If you hold, say, a banking stock, and the banking sector is looking fragile because of mortgage defaults, and then a short seller approaches you, why on Earth would you lend him the stock and play into his evil scheme?

  4. October 12, 2008 at 1:01 am

    Short selling is fine. But if they cannot get a handle on naked short-selling than it would be better if they banned the whole lot. Short-selling helps the market. Naked short-selling distorts market prices. Hence its naked short-selling that must be banned.

    Naked short-selling is one side of fractional-reserve in shares. Therefore its fraud. Therefore it ought to be banned. Now it is banned but no-one is enforcing the ban. They are too busy enforcing ridiculous regulations like capital requirements, or insider-trading laws.

    So they won’t enforce the ban on naked short-selling. Being that this is the case its probably better to ban all short-selling until such time as all the fraudulent shorts are cleaned out of the system.

  5. October 12, 2008 at 1:07 am

    Right now we have fractional reserve in everything. Thats what the derivatives boom is all about. Anything you can buy derivatives in we have a subterranean fractional reserve presence in that underlying asset. So we have underpricing of the assets that are subject to this fraud. Which amounts to just about everything you can think of that derivatives are available for.

    So thanks to this fraud we have low prices currently for commodities… even though massive price rises and shortages are just around the corner.

    This is what happens when you spend all your time subsidizing the banks and giving them special cartelization rules.

  6. October 13, 2008 at 2:02 pm

    @Paul H: in the past the supply of stocks to short sellers came from large institutional investors, including index funds. Since much short selling was performed by “long/short funds” which would buy stocks that they considered cheap and (short) sell those they considered effective, during the long bull market, index investors were never particularly concerned about short selling. While the stocks they loaned may have dropped in prices, or at least underperformed the broader market, they earned some extra income in the process and meanwhile other stocks, which they also held, went up in price. It was only once equity markets started to fall sharply that some investors began to question the merits of stock lending.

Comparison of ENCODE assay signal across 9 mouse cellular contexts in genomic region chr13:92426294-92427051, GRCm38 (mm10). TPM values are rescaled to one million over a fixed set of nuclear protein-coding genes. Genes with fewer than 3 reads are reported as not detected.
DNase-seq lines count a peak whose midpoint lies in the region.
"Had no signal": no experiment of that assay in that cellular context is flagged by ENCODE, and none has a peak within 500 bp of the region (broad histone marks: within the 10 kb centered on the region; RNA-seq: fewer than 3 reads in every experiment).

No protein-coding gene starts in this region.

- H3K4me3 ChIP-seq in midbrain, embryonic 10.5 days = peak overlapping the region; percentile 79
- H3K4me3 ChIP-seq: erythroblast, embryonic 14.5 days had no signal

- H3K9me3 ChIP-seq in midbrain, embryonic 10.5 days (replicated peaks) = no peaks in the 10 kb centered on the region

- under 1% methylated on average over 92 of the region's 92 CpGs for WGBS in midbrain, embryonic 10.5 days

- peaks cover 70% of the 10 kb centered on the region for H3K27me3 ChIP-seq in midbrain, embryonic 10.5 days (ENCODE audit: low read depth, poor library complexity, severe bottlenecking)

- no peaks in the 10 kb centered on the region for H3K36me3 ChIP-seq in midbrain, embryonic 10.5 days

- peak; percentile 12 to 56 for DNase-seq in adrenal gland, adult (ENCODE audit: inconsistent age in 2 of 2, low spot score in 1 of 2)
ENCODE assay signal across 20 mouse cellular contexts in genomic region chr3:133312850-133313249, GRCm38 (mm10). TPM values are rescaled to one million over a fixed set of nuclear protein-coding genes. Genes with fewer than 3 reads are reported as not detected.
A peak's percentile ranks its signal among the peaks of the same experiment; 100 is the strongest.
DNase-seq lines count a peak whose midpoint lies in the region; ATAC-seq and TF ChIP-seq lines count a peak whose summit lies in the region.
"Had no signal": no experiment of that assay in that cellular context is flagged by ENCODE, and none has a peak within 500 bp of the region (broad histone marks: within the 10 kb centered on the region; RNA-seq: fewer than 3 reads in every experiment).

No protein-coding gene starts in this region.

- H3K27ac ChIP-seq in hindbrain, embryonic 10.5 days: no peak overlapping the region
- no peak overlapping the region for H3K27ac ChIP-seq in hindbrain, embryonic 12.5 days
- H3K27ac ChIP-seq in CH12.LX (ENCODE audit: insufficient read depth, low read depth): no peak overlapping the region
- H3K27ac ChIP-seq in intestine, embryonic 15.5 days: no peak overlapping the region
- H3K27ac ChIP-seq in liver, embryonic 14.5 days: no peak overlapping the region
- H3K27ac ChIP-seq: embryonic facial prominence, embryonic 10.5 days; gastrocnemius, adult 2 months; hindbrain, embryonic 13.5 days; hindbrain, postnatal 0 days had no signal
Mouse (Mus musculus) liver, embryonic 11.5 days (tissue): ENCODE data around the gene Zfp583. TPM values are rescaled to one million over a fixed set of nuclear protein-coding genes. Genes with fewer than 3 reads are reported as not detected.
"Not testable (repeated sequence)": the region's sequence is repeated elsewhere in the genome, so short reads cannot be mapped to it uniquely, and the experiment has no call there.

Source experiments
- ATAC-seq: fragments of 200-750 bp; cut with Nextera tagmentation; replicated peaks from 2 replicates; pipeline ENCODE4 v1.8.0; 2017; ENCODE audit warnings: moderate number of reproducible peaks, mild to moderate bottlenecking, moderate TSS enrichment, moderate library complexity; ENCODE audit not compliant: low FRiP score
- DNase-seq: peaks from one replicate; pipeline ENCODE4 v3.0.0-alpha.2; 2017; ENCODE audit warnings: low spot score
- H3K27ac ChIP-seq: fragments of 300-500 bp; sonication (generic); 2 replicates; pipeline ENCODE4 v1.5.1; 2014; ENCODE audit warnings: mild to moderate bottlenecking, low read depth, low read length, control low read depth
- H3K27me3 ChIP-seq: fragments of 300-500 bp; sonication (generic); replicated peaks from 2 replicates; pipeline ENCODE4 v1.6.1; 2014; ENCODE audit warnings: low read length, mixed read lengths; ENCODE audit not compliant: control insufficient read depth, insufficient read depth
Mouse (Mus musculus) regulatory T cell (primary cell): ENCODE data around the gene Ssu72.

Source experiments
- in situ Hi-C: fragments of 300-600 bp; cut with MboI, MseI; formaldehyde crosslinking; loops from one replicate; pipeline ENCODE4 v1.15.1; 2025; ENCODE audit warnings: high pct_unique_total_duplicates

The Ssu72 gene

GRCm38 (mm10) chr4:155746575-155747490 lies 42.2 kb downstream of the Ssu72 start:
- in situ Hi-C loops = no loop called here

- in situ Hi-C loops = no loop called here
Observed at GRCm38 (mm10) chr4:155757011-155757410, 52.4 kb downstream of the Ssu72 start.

@graemebird: it is my understanding that prior to the ban on short selling, naked short selling represented a very small proportion of total short selling. I’m not sure whether or not you are arguing that naked short selling was fraud even for those specifically authorised to do so. In any event, however much blame you can put on short selling what we recently saw in markets, I think it’s hard to put all of this on the doorstep of naked short sellers.

  7. October 14, 2008 at 2:57 pm

    Paul H,
    The only things I would add to stubbornmule above is that shorting is not always bad for longer term holders. If you are holding a stock for 20 (or so) years, short term selling activity is neither here nor there. In the mean time, the extra income from lending the stock is handy to boost returns. As it also adds to liquidity in the stock, it may (long term) actually help. Besides, there is no guarantee that a shorted stock will go down.
    To answer your question of graeme, from previous conversations with him, I would think his position is that all naked shorting is fraud, whether authorised or not.